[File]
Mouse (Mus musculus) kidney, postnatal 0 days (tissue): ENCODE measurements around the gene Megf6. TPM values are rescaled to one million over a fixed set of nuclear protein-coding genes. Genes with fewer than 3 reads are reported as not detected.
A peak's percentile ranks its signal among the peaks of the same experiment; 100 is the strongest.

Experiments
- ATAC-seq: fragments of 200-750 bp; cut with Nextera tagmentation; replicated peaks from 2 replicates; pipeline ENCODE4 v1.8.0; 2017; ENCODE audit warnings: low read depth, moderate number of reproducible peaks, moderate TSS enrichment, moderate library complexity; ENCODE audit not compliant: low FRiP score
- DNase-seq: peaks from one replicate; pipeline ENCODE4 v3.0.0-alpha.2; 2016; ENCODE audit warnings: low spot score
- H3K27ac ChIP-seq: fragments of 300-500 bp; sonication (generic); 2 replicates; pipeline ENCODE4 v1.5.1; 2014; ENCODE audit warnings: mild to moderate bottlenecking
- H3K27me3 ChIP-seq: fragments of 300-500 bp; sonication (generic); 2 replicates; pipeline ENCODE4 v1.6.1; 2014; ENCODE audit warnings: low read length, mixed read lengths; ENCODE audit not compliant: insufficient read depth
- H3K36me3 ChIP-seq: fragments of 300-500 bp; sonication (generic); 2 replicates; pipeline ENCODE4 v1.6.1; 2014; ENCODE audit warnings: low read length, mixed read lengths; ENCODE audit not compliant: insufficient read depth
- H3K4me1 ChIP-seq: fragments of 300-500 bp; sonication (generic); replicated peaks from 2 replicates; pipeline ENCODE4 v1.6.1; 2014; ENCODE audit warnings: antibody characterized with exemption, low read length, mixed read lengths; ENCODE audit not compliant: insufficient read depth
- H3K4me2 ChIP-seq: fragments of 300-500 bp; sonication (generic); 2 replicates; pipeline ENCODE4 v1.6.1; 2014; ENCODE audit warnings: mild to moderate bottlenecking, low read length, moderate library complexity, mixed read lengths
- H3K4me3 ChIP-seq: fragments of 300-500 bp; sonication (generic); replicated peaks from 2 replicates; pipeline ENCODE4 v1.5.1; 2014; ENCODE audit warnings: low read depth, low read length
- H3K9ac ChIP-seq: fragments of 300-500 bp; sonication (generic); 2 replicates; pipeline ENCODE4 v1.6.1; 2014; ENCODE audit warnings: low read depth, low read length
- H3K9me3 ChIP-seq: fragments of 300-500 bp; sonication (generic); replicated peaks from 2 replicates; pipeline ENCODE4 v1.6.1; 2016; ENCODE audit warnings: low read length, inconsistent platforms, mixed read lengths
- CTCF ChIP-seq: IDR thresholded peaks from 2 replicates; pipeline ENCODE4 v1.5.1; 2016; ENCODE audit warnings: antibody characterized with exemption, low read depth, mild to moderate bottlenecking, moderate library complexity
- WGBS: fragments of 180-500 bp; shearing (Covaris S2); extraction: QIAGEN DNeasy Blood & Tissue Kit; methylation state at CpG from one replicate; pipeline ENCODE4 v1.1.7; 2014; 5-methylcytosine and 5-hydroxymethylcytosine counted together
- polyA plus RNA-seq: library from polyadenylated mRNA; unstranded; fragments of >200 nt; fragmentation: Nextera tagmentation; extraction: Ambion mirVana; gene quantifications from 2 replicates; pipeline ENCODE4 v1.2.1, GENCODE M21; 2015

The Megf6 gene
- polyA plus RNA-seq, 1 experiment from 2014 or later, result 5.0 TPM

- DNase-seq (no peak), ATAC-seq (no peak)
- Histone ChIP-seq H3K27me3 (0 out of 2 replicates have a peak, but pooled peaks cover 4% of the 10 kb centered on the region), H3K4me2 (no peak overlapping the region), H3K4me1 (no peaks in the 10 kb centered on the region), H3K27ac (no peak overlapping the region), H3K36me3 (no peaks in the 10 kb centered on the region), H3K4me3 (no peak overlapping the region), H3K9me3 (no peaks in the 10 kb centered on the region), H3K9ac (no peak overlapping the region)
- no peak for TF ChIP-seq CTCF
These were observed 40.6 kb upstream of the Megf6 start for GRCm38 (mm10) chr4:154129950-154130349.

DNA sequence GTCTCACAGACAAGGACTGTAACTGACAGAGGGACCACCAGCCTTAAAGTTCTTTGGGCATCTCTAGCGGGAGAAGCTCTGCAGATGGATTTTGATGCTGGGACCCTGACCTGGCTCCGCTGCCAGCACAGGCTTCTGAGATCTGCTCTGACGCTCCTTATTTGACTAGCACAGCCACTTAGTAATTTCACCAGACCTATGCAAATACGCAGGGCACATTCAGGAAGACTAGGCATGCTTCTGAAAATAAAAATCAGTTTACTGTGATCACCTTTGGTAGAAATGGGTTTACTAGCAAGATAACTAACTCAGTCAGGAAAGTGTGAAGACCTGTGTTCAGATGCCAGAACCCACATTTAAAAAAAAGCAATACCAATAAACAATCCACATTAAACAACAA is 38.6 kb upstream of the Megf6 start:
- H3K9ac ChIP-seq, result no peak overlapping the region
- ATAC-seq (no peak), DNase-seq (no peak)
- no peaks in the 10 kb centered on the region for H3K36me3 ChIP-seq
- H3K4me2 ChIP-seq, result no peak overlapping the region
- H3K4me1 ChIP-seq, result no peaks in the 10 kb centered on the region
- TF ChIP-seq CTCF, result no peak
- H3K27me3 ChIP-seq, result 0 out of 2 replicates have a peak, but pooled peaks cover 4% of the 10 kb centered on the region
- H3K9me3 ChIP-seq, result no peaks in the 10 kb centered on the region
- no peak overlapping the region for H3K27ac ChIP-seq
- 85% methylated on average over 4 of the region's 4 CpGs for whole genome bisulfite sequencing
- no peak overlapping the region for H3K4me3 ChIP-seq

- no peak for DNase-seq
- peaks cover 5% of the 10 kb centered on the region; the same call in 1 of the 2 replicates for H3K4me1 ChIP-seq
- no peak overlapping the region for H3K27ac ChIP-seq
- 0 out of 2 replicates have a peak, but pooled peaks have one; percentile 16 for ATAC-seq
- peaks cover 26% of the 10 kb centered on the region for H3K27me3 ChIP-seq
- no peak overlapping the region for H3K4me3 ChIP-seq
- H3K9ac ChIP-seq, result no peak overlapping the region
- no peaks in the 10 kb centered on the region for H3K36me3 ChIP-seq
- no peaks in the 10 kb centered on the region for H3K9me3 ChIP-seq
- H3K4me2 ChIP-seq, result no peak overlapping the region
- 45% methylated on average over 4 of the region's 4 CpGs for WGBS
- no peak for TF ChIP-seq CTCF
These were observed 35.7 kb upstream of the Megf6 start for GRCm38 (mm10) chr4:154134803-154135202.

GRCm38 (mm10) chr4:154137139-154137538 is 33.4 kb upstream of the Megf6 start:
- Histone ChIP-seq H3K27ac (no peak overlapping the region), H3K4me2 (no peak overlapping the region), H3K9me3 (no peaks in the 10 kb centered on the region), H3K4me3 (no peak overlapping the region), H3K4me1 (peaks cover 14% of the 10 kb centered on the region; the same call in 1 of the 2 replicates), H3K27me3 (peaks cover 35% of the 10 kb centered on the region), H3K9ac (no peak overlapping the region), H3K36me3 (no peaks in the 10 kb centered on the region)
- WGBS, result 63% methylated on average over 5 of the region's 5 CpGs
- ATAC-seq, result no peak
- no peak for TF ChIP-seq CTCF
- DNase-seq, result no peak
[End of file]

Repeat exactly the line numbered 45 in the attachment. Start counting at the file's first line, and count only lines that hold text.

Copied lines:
- 45% methylated on average over 4 of the region's 4 CpGs for WGBS